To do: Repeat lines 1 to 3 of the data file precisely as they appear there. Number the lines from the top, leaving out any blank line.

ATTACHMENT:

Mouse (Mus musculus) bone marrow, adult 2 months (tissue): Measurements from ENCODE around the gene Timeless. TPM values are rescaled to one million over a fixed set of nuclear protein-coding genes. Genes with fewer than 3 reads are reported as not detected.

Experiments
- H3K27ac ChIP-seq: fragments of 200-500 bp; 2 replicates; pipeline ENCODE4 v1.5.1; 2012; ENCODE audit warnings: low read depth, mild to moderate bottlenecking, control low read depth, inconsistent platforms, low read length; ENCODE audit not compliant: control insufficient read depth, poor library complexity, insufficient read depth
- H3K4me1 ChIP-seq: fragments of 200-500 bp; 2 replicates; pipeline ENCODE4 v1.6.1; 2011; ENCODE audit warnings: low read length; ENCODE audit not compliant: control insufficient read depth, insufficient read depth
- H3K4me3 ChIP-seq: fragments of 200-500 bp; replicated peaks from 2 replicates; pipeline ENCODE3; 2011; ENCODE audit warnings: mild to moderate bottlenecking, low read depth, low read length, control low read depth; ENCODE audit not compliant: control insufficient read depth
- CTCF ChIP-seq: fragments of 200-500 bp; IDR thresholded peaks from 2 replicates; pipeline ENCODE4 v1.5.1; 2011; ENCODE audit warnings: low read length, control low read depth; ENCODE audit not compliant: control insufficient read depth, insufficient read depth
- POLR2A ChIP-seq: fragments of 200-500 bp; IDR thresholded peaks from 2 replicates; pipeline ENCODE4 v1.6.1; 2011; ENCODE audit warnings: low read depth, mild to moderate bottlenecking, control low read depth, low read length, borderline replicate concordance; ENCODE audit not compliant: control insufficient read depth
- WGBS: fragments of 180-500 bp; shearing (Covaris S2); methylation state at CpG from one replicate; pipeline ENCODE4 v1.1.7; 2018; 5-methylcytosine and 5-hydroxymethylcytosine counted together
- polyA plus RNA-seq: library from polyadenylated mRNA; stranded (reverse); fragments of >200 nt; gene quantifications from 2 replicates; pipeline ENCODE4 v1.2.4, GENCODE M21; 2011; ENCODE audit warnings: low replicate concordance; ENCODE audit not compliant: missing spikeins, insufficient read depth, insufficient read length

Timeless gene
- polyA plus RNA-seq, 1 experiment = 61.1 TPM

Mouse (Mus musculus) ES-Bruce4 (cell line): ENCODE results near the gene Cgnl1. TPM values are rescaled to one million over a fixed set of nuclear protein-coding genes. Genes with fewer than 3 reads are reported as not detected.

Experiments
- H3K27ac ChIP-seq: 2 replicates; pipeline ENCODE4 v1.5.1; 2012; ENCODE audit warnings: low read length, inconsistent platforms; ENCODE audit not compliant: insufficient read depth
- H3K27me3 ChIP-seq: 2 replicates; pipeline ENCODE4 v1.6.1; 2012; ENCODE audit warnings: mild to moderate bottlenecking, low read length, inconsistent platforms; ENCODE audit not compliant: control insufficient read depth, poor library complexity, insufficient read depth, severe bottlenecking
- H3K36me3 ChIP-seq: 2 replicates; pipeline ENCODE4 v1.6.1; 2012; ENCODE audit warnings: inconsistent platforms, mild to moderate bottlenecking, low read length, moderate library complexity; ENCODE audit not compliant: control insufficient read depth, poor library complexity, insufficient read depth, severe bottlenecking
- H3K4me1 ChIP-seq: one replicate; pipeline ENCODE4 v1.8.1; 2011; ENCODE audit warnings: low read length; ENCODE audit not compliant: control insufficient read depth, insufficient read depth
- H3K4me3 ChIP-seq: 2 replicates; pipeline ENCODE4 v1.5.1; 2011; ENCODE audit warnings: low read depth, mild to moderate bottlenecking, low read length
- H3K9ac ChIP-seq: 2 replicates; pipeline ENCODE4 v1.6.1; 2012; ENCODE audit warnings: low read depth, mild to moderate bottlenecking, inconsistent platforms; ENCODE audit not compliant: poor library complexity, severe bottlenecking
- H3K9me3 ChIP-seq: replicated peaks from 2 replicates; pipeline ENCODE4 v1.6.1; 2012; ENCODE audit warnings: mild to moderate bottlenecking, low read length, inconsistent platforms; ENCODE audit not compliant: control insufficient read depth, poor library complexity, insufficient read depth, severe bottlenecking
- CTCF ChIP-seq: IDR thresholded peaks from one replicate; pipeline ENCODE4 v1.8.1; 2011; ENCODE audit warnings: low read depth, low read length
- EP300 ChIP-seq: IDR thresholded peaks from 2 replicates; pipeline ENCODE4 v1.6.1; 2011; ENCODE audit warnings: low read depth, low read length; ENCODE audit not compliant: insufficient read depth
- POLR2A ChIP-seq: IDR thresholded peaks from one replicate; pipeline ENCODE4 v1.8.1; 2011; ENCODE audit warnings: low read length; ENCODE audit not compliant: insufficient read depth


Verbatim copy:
Mouse (Mus musculus) bone marrow, adult 2 months (tissue): Measurements from ENCODE around the gene Timeless. TPM values are rescaled to one million over a fixed set of nuclear protein-coding genes. Genes with fewer than 3 reads are reported as not detected.

Experiments
- H3K27ac ChIP-seq: fragments of 200-500 bp; 2 replicates; pipeline ENCODE4 v1.5.1; 2012; ENCODE audit warnings: low read depth, mild to moderate bottlenecking, control low read depth, inconsistent platforms, low read length; ENCODE audit not compliant: control insufficient read depth, poor library complexity, insufficient read depth